## SEARCH

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- Delft University of Technology 31 (%)
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- University of Geneva 24 (%)
- Advanced Optimization Laboratory, Department of Computing and Software, McMaster University, Hamilton, Ontario, Canada, L8S 4L7, e-mail: pengj@mcmaster.ca 1 (%)
- Advanced Optimization Laboratory, Department of Computing and Software, McMaster University, Hamilton, Ontario, Canada, L8S 4L7, e-mail: terlaky@mcmaster.ca 1 (%)

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- Roos, Cornelis [x] 34 (%)
- Terlaky, Tamás 31 (%)
- Vial, Jean-Philiipe 24 (%)
- Peng, Jiming 3 (%)
- Jansen, Benjamin 2 (%)

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##### ( see all 26)

- Mathematics [x] 34 (%)
- Optimization 30 (%)
- Operations Research, Management Science 26 (%)
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## CURRENTLY DISPLAYING:

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## Applications

### Interior Point Methods for Linear Optimization (2005-01-01): 247-258 , January 01, 2005

## Partial Updating

### Interior Point Methods for Linear Optimization (2005-01-01): 317-328 , January 01, 2005

## An inequality for generalized hexagons

### Geometriae Dedicata (1981-01-01) 10: 219-222 , January 01, 1981

We show that a generalized hexagon with*s* + 1 points on a line and*t* + 1 lines through a point satisfies s=1 or*t≤s*^{3}.

## Self-regular functions and new search directions for linear and semidefinite optimization

### Mathematical Programming (2002-06-01) 93: 129-171 , June 01, 2002

### Abstract.

In this paper, we introduce the notion of a *self-regular* function. Such a function is strongly convex and smooth coercive on its domain, the positive real axis. We show that any such function induces a so-called self-regular proximity function and a corresponding search direction for primal-dual path-following interior-point methods (IPMs) for solving linear optimization (LO) problems. It is proved that the new large-update IPMs enjoy a polynomial ?(*n*
$\frac{q+1}{2q}$
log
$\frac{n}{\varepsilon}$
) iteration bound, where *q*≥1 is the so-called barrier degree of the kernel function underlying the algorithm. The constant hidden in the ?-symbol depends on *q* and the growth degree *p*≥1 of the kernel function. When choosing the kernel function appropriately the new large-update IPMs have a polynomial ?(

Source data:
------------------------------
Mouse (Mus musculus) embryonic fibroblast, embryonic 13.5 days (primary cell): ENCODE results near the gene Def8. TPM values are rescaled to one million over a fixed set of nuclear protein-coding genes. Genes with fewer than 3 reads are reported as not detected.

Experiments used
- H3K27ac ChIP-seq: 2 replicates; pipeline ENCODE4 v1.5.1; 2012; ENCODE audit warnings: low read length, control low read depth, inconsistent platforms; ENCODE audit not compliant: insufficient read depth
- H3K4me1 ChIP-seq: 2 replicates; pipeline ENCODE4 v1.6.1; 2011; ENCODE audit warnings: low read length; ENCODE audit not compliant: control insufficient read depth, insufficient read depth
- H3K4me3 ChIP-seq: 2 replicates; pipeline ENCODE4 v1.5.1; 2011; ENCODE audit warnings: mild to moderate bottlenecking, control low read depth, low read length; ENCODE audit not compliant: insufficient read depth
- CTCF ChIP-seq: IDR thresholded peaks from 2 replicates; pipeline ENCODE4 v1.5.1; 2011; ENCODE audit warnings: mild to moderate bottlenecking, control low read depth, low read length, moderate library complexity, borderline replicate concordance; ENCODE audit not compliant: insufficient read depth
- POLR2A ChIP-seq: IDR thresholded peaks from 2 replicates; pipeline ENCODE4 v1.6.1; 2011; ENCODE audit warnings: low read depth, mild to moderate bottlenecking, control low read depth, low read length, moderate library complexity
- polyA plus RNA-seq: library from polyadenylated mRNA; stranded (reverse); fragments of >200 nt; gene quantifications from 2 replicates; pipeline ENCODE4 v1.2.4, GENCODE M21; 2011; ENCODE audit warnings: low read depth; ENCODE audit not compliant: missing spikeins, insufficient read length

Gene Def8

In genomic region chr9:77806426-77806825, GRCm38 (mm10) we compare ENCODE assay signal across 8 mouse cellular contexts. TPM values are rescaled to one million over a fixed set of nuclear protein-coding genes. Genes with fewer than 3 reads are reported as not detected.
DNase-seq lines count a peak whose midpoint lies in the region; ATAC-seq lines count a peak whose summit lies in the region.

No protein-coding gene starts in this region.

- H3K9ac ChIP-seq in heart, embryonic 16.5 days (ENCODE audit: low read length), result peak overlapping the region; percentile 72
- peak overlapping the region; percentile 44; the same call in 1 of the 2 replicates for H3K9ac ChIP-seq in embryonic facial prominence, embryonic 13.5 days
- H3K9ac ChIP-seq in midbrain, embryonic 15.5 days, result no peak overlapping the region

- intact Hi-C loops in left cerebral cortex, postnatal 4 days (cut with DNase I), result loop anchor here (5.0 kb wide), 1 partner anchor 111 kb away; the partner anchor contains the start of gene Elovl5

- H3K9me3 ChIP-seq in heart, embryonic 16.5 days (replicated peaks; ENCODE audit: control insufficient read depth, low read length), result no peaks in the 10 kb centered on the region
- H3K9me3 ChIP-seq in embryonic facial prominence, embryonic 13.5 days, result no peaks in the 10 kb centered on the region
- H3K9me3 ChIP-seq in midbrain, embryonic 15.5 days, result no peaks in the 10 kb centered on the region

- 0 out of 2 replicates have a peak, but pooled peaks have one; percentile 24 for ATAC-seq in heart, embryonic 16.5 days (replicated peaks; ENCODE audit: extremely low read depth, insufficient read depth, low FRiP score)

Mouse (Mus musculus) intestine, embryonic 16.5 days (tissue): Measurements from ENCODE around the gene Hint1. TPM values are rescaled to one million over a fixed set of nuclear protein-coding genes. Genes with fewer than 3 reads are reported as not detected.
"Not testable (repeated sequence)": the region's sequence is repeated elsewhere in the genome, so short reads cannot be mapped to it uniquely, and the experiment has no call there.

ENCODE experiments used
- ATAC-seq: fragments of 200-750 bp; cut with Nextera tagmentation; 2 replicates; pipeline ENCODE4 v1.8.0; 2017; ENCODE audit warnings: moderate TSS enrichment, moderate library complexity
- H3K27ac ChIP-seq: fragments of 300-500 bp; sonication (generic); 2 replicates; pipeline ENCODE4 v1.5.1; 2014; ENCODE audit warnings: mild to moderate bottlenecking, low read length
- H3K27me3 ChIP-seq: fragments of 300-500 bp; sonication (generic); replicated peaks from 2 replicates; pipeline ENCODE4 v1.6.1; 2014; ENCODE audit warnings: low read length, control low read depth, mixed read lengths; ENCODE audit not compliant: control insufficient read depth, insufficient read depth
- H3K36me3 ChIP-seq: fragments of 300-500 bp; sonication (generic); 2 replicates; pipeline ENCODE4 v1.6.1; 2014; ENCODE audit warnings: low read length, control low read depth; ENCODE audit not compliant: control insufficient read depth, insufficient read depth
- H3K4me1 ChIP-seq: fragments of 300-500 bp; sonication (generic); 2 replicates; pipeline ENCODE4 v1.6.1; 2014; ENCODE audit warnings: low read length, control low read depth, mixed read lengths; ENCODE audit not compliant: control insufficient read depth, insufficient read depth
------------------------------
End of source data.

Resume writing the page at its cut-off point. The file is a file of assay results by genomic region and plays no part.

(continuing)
$\sqrt{n}$
log*n*log
$\frac{n}{\varepsilon}$
) iteration bound, thus improving the currently best known bound for large-update methods by almost a factor
$\sqrt{n}$
. Our unified analysis provides also the ?(
$\sqrt{n}$
log
$\frac{n}{\varepsilon}$
) best known iteration bound of small-update IPMs. At each iteration, we need to solve only one linear system. An extension of the above results to semidefinite optimization (SDO) is also presented.

## Solving the Canonical Problem

### Interior Point Methods for Linear Optimization (2005-01-01): 71-83 , January 01, 2005

## Target-Following Methods for Linear Programming

### Interior Point Methods of Mathematical Programming (1996-01-01) 5: 83-124 , January 01, 1996

We give a unifying approach to various primal-dual interior point methods by performing the analysis in ‘the space of complementary products’, or ν-space, which is closely related to the use of weighted logarithmic barrier functions. We analyze central and weighted path- following methods, Dikin-path-following methods, variants of a shifted barrier method and the cone-affine scaling method, efficient centering strategies, and efficient strategies for computing weighted centerss

## Back Matter - Interior Point Methods for Linear Optimization

### Interior Point Methods for Linear Optimization (2005-01-01) , January 01, 2005

## On Copositive Programming and Standard Quadratic Optimization Problems

### Journal of Global Optimization (2000-12-01) 18: 301-320 , December 01, 2000

A standard quadratic problem consists of finding global maximizers of a quadratic form over the standard simplex. In this paper, the usual semidefinite programming relaxation is strengthened by replacing the cone of positive semidefinite matrices by the cone of completely positive matrices (the positive semidefinite matrices which allow a factorization *FF*^{T} where *F* is some non-negative matrix). The dual of this cone is the cone of copositive matrices (i.e., those matrices which yield a non-negative quadratic form on the positive orthant). This conic formulation allows us to employ primal-dual affine-scaling directions. Furthermore, these approaches are combined with an evolutionary dynamics algorithm which generates primal-feasible paths along which the objective is monotonically improved until a local solution is reached. In particular, the primal-dual affine scaling directions are used to escape from local maxima encountered during the evolutionary dynamics phase.